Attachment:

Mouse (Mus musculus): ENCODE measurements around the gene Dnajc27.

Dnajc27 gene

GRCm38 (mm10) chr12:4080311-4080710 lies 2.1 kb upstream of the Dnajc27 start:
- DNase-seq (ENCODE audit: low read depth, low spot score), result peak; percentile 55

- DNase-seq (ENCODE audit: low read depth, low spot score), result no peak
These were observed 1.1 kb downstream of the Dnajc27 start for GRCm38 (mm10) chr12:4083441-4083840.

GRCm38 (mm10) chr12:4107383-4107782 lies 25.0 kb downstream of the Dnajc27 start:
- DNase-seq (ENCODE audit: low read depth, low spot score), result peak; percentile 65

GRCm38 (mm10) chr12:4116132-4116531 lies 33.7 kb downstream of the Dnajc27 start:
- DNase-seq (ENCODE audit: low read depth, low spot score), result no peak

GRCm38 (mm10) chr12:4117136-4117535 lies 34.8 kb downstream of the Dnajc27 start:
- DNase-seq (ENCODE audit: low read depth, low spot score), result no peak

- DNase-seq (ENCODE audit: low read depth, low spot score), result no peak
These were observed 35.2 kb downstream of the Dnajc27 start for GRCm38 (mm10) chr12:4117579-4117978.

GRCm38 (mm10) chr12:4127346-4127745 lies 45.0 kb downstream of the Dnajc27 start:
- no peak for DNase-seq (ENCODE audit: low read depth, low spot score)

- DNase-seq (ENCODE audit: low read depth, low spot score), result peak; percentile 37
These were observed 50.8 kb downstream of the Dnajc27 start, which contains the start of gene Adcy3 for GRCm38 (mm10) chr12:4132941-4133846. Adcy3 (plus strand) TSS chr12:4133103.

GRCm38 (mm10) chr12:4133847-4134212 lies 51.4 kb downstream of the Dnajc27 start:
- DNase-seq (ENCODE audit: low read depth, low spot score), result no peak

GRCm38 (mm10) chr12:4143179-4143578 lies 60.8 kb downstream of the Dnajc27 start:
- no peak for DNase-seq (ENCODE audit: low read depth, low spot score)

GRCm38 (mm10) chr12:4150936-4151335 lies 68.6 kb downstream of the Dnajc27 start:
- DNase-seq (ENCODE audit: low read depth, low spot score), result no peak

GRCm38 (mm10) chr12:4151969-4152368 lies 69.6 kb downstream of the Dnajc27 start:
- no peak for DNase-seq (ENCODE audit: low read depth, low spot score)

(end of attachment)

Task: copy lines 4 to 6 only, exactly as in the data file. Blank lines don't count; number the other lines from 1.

- DNase-seq (ENCODE audit: low read depth, low spot score), result peak; percentile 55

- DNase-seq (ENCODE audit: low read depth, low spot score), result no peak
These were observed 1.1 kb downstream of the Dnajc27 start for GRCm38 (mm10) chr12:4083441-4083840.